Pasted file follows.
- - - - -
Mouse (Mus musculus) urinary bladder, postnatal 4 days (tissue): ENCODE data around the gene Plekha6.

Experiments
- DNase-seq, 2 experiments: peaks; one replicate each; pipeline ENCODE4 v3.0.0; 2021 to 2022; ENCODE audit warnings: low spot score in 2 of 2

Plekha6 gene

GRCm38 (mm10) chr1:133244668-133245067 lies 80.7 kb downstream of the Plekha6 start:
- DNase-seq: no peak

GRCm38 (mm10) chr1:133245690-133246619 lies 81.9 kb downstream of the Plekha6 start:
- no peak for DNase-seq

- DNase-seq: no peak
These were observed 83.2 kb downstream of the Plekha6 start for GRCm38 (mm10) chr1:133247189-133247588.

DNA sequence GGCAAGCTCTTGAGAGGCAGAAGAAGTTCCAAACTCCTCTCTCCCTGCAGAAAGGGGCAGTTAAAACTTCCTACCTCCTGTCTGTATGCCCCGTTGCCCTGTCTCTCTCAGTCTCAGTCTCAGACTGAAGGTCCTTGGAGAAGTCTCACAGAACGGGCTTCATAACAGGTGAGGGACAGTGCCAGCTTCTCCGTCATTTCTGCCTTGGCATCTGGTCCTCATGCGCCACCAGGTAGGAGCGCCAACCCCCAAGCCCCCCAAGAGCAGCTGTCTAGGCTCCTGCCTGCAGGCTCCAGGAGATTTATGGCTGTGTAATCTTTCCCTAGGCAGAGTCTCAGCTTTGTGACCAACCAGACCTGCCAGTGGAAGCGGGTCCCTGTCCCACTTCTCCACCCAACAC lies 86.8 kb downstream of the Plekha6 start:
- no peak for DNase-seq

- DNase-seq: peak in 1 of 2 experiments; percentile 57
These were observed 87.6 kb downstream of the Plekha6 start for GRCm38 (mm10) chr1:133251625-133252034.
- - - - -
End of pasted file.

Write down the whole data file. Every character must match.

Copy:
Mouse (Mus musculus) urinary bladder, postnatal 4 days (tissue): ENCODE data around the gene Plekha6.

Experiments
- DNase-seq, 2 experiments: peaks; one replicate each; pipeline ENCODE4 v3.0.0; 2021 to 2022; ENCODE audit warnings: low spot score in 2 of 2

Plekha6 gene

GRCm38 (mm10) chr1:133244668-133245067 lies 80.7 kb downstream of the Plekha6 start:
- DNase-seq: no peak

GRCm38 (mm10) chr1:133245690-133246619 lies 81.9 kb downstream of the Plekha6 start:
- no peak for DNase-seq

- DNase-seq: no peak
These were observed 83.2 kb downstream of the Plekha6 start for GRCm38 (mm10) chr1:133247189-133247588.

DNA sequence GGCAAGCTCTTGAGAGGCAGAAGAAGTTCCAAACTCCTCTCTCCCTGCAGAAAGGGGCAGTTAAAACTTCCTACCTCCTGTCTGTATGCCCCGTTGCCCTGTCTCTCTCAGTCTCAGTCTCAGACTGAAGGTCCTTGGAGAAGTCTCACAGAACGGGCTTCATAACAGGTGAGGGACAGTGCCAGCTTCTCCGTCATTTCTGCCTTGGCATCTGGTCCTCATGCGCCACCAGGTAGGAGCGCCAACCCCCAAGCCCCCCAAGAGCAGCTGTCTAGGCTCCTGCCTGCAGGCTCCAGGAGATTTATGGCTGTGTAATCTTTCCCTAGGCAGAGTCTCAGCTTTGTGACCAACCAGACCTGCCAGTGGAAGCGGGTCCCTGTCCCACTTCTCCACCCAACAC lies 86.8 kb downstream of the Plekha6 start:
- no peak for DNase-seq

- DNase-seq: peak in 1 of 2 experiments; percentile 57
These were observed 87.6 kb downstream of the Plekha6 start for GRCm38 (mm10) chr1:133251625-133252034.